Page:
Many therefore of his disciples, when they had heard this, said, This is an hard saying; who can hear it?
Hard (σκληρός)

See on Matthew 25:24; see on Jde 1:14. According to the Greek order, hard is this saying.

Hear it (αὐτοῦ ἀκούειν)

Αὐτοῦ may be rendered Him, but this is not probable. Hear means a docile hearing, with a view to receiving what is heard. Compare John 10:3, John 10:16, John 10:27; John 12:47; John 18:37.

When Jesus knew in himself that his disciples murmured at it, he said unto them, Doth this offend you?
Offend (οκανδαλίζει)

Rev., cause to stumble. See on Matthew 5:29. Wyc., slandereth you.

What and if ye shall see the Son of man ascend up where he was before?
What and if ye shall see (ἐὰν οὐν θεωρῆτε)

The question is marked by an aposiopesis, i.e., a breaking off of the sentence and leaving the hearer to complete it for himself. Literally, if then ye should behold, etc. - the completion would be, would not this still more cause you to stumble?

Ascend (ἀναβαίνοντα)

Rev., properly, renders the participle, ascending.

I speak (λαλῶ)

But the correct reading is λελάληκα, the perfect tense, I have spoken, or I have just spoken, referring to the preceding discourse.

It is the spirit that quickeneth; the flesh profiteth nothing: the words that I speak unto you, they are spirit, and they are life.
But there are some of you that believe not. For Jesus knew from the beginning who they were that believed not, and who should betray him.
Should betray (παραδώσων)

See on Matthew 4:12; see on Mark 4:29. Judas is once in the New Testament designated by the noun προδότης, traitor, Luke 6:16.

And he said, Therefore said I unto you, that no man can come unto me, except it were given unto him of my Father.
From that time many of his disciples went back, and walked no more with him.
From that time (ἐκ τούτου)

Render, as Rev., upon this. As a result proceeding out of (ἐκ) this. Compare John 19:12.

Went back (ἀπῆλθον εἰς τὰ ὀπίσω)

The Greek expresses more than the English. They went away (ἀπό) from Christ, Literally, to the things behind, to what they had left in order to follow the Lord.

Walked (περιεπάτουν)

Literally, walked about, with Jesus in His wanderings here and there.

Then said Jesus unto the twelve, Will ye also go away?
The twelve

John assumes that the number is known. It is implied in the twelve baskets of fragments. As in so many other instances in this Gospel, facts of the synoptic narrative are taken for granted as familiar.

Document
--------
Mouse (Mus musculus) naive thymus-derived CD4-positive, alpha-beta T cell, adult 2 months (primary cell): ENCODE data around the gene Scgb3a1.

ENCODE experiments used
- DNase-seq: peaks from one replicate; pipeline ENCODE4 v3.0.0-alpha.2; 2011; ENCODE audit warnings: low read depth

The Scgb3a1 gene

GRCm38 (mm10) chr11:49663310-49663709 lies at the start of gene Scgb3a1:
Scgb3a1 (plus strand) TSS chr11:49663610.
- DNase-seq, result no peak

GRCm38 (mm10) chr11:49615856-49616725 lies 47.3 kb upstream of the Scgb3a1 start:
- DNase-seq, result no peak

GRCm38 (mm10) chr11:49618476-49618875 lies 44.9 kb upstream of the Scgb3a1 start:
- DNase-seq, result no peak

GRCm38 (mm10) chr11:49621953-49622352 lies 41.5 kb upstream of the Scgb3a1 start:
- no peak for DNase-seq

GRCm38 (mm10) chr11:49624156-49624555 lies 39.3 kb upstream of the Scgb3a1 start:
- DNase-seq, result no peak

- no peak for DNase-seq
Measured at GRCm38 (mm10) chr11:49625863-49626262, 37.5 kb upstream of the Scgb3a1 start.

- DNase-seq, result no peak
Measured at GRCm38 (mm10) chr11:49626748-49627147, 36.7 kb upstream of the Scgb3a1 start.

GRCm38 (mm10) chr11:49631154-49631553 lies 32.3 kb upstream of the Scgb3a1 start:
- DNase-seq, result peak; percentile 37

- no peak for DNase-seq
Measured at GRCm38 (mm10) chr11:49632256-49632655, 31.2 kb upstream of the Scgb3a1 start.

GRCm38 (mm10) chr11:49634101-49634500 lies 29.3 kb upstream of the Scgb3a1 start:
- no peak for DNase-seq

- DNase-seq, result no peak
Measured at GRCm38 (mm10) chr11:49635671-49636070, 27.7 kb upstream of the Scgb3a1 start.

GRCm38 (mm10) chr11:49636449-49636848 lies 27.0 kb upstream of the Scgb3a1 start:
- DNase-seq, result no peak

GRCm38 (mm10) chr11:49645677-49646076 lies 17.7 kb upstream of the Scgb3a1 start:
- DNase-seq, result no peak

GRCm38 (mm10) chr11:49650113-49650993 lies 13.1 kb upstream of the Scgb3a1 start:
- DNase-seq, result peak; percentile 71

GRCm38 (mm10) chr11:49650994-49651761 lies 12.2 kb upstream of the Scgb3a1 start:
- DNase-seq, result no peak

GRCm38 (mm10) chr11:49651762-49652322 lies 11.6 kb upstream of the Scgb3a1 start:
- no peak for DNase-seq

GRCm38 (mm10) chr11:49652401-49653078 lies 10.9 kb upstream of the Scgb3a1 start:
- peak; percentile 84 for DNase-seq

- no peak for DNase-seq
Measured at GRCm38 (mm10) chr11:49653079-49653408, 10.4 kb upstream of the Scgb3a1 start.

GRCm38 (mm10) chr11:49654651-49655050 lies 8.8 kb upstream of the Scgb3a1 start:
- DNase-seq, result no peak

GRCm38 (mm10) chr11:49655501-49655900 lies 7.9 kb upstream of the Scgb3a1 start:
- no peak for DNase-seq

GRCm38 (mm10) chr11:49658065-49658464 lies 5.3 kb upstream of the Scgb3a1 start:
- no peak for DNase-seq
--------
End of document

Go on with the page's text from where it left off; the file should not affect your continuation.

Will ye also go away? (μὴ καὶ ὑμεῖς θέλετε ὑπάγειν)

The interrogative particle μὴ shows that a negative answer is expected. Surely ye will not. Will ye go is not the future tense of the verb to go, but is expressed by two words, do ye will (θέλετε), to go away (ὑπάγειν). Rev., would ye. On the verb to go away, see on they went (John 6:21).

Then Simon Peter answered him, Lord, to whom shall we go? thou hast the words of eternal life.
Simon Peter

Assailants of the authenticity of John's Gospel have asserted that it reveals an effort on the part of the writer to claim for the disciple whom Jesus loved a pre-eminence above Peter. The assertion is effectually contradicted by the narrative itself. See John 1:42; John 6:68; John 13:6; John 18:10, John 18:16; John 20:2, John 20:7; John 21:3, John 21:7, John 21:11, and notes on those passages. Peter's replying for the twelve, in this passage, is a case in point.

The words of eternal life (ῥήματα ζωῆς αἰωνίου)

There is no article. Thou hast words. Words of life are words which carry life with them. Compare the phrases bread of life, light of life, water of life, tree of life.

And we believe and are sure that thou art that Christ, the Son of the living God.
Are sure (ἐγνώκαμεν)

Literally, have come to know. The order of the words believe and know is reversed in John 17:8; 1 John 4:16. In the case of the first disciples, faith, produced by the overpowering impression of Jesus' works and person, preceded intellectual conviction.

That Christ, the Son of the living God

The best texts substitute ὁ ἅγιος τοῦ Θεοῦ, the holy one of God. The other reading has resulted from the attempt to bring Peter's confession here into accord with that in Matthew 16:16. The two confessions differ in that "here the confession points to the inward character in which the Apostles found the assurance of life; there the confession was of the public office and theocratic person of the Lord" (Westcott).

Jesus answered them, Have not I chosen you twelve, and one of you is a devil?
A devil (διάβολος)

See on Matthew 4:1. The word is an adjective, meaning slanderous, but is almost invariably used in the New Testament as a noun, and with the definite article. The article is wanting only in 1 Peter 5:8; Acts 13:10; Revelation 12:9; and perhaps Revelation 20:2. It is of the very essence of the devilish nature to oppose Christ. Compare Matthew 16:23.

He spake of Judas Iscariot the son of Simon: for he it was that should betray him, being one of the twelve.
Judas Iscariot the son of Simon (Ἱούδαν Σίμωνος Ἱσκαριώτην).

The correct reading is Ἱσκαριώτου, Iscariot, agreeing in the genitive case with Σίμωνος, of Simon. Render, as Rev., Judas, the son of Simon Iscariot. Iscariot denotes the name of Simon's town: a man of Kerioth. See on Matthew 10:5.

Vincent's Word Studies, by Marvin R. Vincent [1886].
Text Courtesy of Internet Sacred Texts Archive.